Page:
Finally, you need to disable web service documentation produced by invoking .asmx endpoint without ?WSDL parameter. Set href attribute of wsdlHelpGenerator element to some URL. You can use DefaultWsdlHelpGenerator.aspx as a starting point for your own documentation handler. See question on web service documentation in XML Files, August 2002.

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XMLRPC is fairly dead, isn't it?

SOAP implies a WSDL. How do you generate the WSDL dynamically?

You should look into using WCF. I expect you'll be able to take control of the process of generating the WSDL (and other metadata), yet you should also be able to take control of the processing of incoming messages. In particular, you will be able to examine the incoming messages to determine which script to run, what parameters to pass, etc.

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Well, as far as I could tell XMLRPC isn't dead, it's just not in the same "market" as SOAP I would think. XMLRPC was chosen for this project because it required a simple and dynamic interface that is easily human-readable/editable. A lot of development has been done around that - so now, unfortunately, we have a project written using XMLRPC and a stubborn third party that refuses to do anything where they can't have Visual Studio do the work for them. :( –  Fritz H May 31 '09 at 1:07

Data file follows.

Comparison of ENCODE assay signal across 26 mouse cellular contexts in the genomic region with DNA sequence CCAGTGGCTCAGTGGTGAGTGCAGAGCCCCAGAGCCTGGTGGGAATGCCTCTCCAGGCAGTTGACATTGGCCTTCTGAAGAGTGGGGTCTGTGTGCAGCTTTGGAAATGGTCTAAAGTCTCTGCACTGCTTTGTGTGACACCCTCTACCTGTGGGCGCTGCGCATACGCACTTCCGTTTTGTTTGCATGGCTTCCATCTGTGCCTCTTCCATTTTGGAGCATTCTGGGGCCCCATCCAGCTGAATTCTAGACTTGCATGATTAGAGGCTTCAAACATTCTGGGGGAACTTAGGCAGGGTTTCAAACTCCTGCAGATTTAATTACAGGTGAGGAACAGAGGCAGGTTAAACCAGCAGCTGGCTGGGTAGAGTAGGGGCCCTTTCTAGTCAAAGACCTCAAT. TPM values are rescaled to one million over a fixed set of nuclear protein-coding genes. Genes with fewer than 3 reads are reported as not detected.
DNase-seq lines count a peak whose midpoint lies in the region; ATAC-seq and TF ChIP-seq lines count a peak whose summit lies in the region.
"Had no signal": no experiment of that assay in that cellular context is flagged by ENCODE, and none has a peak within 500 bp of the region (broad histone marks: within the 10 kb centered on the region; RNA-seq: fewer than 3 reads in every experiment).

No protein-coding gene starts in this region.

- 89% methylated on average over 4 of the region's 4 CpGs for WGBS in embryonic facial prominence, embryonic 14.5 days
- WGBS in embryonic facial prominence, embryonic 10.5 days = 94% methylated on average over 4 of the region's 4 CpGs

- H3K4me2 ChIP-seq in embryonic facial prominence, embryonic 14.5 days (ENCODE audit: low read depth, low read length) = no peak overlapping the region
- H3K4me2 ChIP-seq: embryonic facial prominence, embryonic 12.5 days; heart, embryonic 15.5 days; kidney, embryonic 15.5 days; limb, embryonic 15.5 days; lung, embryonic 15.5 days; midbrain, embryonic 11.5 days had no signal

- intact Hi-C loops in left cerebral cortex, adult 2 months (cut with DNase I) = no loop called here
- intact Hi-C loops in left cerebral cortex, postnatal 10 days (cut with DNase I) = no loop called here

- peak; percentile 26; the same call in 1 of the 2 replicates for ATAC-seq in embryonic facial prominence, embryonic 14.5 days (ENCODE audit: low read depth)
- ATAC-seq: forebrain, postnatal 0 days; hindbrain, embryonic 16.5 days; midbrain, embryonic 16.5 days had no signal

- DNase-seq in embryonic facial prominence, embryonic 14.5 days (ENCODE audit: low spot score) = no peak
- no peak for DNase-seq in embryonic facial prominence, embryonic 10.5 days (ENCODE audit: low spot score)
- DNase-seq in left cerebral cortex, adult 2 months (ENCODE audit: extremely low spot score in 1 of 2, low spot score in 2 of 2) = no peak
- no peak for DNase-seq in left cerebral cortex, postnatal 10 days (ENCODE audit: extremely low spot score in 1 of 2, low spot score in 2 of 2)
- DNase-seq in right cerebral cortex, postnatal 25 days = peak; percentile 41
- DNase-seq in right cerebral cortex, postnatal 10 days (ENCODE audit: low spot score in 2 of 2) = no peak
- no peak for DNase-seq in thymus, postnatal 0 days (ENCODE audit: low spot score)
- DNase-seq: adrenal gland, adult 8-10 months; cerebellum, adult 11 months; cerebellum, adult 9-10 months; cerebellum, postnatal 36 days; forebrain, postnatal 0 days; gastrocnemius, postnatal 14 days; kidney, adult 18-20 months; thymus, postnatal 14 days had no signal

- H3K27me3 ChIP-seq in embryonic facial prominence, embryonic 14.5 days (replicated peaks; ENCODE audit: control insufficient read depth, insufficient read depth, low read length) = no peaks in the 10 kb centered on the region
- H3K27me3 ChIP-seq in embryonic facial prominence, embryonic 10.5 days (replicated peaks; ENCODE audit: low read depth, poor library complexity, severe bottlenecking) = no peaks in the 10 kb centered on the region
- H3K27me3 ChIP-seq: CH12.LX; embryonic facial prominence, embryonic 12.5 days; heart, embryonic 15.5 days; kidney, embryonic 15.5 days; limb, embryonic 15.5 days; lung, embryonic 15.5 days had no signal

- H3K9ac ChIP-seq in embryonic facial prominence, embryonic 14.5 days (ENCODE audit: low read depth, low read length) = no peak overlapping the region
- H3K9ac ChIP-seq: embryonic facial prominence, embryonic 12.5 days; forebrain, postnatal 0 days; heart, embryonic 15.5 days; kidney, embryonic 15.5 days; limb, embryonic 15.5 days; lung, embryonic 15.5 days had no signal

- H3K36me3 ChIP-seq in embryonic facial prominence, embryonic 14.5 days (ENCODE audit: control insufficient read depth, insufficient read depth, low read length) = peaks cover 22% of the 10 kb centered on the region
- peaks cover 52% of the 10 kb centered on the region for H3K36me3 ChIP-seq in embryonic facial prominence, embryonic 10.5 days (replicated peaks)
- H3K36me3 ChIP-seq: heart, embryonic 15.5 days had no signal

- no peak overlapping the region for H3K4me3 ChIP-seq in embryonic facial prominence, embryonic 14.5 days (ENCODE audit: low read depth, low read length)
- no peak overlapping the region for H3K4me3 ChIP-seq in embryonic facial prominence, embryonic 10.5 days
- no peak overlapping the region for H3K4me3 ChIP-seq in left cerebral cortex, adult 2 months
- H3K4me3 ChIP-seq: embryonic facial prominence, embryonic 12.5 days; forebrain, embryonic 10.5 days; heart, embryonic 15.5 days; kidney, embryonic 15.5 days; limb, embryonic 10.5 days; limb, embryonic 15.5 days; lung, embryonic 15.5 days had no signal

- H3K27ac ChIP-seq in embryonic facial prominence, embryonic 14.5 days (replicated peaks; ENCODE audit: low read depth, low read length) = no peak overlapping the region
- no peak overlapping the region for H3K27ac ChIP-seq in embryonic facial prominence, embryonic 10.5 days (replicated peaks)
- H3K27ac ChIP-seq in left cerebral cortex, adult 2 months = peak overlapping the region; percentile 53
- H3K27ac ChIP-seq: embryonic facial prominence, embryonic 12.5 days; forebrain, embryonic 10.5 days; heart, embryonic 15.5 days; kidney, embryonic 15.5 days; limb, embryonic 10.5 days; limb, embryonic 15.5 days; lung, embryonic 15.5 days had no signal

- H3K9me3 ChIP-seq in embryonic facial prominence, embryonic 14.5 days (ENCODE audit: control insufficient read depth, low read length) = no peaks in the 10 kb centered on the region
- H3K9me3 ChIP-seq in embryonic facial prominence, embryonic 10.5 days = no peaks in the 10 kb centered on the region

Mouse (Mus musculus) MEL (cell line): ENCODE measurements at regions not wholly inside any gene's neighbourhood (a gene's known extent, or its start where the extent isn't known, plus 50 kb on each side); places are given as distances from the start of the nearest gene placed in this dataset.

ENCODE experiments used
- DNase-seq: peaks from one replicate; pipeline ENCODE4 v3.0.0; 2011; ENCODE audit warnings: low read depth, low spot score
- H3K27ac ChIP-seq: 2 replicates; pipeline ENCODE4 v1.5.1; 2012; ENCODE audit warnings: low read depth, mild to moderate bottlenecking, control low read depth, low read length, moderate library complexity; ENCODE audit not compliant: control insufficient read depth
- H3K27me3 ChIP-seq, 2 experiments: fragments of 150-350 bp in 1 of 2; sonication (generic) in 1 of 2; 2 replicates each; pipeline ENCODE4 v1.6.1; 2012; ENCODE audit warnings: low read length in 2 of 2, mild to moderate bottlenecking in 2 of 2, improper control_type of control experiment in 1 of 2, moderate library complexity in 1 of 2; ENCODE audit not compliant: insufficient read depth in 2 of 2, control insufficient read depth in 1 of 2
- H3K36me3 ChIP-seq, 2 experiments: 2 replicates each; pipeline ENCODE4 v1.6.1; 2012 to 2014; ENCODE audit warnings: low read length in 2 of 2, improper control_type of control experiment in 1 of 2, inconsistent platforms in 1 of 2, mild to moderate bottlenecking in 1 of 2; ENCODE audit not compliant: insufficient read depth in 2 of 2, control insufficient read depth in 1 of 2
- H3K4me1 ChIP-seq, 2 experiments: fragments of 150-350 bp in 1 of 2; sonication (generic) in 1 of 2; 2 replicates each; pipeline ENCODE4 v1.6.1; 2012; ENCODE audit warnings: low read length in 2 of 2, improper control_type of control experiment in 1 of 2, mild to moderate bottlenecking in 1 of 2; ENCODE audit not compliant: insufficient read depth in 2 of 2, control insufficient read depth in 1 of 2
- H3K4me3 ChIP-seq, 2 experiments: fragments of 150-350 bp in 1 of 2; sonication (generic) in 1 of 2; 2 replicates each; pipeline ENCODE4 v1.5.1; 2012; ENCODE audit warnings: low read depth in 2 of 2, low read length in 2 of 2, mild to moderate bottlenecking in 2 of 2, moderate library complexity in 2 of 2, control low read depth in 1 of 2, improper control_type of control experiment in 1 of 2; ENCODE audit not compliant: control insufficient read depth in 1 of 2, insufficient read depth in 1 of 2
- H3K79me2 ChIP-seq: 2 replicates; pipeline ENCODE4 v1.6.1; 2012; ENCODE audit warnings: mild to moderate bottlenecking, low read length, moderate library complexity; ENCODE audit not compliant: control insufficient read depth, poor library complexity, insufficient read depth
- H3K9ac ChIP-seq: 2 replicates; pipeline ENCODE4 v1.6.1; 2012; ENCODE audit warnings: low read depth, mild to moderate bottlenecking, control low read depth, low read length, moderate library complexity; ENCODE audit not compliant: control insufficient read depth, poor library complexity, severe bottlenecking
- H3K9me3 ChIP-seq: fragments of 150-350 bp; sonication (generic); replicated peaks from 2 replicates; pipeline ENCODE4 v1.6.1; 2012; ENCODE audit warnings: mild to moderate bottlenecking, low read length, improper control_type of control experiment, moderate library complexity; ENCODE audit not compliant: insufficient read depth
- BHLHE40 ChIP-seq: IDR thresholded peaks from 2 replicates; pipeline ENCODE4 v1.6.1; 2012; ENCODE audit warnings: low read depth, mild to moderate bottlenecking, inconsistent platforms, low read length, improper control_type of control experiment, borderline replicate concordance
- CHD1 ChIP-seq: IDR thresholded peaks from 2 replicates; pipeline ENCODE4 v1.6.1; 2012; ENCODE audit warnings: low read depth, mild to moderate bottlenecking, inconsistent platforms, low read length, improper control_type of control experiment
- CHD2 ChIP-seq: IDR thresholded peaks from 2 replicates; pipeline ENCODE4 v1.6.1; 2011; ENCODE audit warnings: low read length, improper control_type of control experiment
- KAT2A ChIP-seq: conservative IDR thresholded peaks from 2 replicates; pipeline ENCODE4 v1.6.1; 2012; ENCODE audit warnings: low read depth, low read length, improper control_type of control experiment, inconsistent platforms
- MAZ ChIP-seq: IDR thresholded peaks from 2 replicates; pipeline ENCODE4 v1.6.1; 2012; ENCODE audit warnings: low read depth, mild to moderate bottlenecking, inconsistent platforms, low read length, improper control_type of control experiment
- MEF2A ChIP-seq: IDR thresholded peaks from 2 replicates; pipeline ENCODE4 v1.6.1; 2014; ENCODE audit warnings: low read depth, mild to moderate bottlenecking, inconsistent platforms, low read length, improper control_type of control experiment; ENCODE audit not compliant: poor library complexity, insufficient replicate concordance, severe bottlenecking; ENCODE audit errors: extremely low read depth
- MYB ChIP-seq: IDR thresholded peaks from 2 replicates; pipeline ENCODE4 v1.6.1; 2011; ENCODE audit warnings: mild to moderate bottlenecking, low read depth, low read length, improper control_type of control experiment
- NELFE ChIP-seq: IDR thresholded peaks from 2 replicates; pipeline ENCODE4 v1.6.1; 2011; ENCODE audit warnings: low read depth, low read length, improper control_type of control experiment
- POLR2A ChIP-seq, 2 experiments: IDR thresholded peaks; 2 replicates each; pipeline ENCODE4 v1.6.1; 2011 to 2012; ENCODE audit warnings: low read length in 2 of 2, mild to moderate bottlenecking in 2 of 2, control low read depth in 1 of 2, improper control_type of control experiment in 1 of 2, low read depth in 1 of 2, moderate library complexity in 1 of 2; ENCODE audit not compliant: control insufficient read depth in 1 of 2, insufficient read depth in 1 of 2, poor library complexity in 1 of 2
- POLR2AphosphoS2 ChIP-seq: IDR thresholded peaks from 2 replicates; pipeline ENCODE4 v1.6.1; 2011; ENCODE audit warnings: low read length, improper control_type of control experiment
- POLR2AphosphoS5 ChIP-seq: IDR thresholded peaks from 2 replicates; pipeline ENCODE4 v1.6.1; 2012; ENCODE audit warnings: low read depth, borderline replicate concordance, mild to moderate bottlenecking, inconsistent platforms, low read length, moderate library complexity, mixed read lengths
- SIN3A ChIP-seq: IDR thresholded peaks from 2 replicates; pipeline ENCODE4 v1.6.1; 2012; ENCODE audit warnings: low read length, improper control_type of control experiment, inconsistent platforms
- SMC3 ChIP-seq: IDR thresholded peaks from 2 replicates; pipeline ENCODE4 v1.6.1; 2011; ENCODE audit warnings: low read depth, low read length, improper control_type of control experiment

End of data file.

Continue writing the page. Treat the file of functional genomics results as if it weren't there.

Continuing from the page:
Interesting. Per en.wikipedia.org/wiki/XML-RPC, it had always seemed to me that, since XML-RPC evolved into SOAP, it had become somewhat of a "dinosaur". –  John Saunders May 31 '09 at 5:13

You could create a WCF service with an input and output type of xs:any and handle the incoming request as a raw Message. That would allow you to accept any type of data and return any type of data. You would not use data contracts or static types, just a Message in and a Message out.

The problem with this approach is that generating a proxy from the WSDL really does nothing to help the consumer other than provide a wrapper to call the method. Providing data that is acceptable to the method would require hand-rolling data types, etc which is not that hard, it is just not as intuitive as a hard, typed contract.

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Does it have to be a SOAP interface? That sounds like it might be more suitable to a route/REST/etc based API. You could do something in ASP.NET MVC (with a custom IController.Execute method that resolves the action to the method) pretty easily (in fact, I'm working on something very similar for some of my own code at the moment).

For example, you might have routes:

http://myserver/myservice/mymethod

that accepts (either in the body or args) the payload (parameters), and returns the result in the response. In non-MVC you should be able to do something similar with a wildcard-mapped generic handler.

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Thanks for the quick response - unfortunately it must be SOAP. I was using XMLRPC up 'til this point, but interfacing with a third party who are unwilling to use XMLRPC means that I must defile it with SOAP. :( –  Fritz H May 30 '09 at 22:24
    
Hmm... "good luck with that"... –  Marc Gravell May 30 '09 at 22:25

Here is a suggestion: